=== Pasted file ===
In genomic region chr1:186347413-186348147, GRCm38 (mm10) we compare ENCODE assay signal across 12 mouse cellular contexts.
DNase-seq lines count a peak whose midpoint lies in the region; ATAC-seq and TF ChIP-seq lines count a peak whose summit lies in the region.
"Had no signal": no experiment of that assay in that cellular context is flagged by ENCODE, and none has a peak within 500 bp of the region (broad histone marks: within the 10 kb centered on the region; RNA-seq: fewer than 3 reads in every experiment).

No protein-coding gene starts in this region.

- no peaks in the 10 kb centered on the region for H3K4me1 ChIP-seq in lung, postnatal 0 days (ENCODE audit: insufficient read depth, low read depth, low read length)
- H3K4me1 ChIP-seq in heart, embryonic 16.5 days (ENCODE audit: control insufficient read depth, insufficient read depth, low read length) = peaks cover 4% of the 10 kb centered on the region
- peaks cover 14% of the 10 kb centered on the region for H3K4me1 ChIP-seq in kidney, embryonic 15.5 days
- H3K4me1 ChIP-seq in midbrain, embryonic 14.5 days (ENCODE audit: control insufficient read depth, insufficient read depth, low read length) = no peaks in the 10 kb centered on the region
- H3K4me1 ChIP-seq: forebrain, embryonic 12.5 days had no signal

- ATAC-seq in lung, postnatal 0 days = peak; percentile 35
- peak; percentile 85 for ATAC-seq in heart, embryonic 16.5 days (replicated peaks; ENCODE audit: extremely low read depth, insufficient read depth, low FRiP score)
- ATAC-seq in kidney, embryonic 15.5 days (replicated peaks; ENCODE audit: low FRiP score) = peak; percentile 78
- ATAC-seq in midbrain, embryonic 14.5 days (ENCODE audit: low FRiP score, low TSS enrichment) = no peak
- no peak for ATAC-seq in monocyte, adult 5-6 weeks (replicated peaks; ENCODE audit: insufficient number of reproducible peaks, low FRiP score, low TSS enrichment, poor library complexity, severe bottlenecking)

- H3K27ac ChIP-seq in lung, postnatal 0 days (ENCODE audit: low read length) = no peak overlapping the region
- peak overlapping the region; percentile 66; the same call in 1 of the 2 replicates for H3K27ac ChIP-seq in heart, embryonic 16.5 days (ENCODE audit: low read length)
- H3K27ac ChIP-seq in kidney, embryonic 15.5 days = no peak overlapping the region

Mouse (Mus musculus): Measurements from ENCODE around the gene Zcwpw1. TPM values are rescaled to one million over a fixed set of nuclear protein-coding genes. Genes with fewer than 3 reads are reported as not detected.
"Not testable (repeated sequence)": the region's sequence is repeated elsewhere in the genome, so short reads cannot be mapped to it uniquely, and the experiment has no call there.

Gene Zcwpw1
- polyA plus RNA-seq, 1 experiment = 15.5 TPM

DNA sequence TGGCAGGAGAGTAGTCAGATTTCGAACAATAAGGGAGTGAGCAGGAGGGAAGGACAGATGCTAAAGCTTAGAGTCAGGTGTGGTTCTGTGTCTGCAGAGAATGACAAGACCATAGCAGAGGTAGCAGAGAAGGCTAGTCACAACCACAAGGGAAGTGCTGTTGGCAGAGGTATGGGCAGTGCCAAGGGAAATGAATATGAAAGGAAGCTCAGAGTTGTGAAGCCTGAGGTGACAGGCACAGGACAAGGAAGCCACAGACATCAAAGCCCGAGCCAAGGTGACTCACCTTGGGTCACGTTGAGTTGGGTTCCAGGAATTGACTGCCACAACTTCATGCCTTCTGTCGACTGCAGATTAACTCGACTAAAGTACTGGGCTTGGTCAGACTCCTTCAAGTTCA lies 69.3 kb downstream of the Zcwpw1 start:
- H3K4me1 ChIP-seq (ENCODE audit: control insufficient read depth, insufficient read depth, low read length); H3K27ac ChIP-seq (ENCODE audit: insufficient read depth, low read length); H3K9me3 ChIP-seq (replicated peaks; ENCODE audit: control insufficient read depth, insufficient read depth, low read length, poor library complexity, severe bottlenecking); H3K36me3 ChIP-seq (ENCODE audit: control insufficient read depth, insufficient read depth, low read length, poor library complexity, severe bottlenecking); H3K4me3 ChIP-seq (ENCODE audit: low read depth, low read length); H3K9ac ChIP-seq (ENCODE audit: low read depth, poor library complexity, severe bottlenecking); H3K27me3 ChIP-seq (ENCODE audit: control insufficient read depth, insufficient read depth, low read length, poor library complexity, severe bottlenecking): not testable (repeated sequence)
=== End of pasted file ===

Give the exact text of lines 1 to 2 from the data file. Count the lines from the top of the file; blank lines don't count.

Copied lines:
In genomic region chr1:186347413-186348147, GRCm38 (mm10) we compare ENCODE assay signal across 12 mouse cellular contexts.
DNase-seq lines count a peak whose midpoint lies in the region; ATAC-seq and TF ChIP-seq lines count a peak whose summit lies in the region.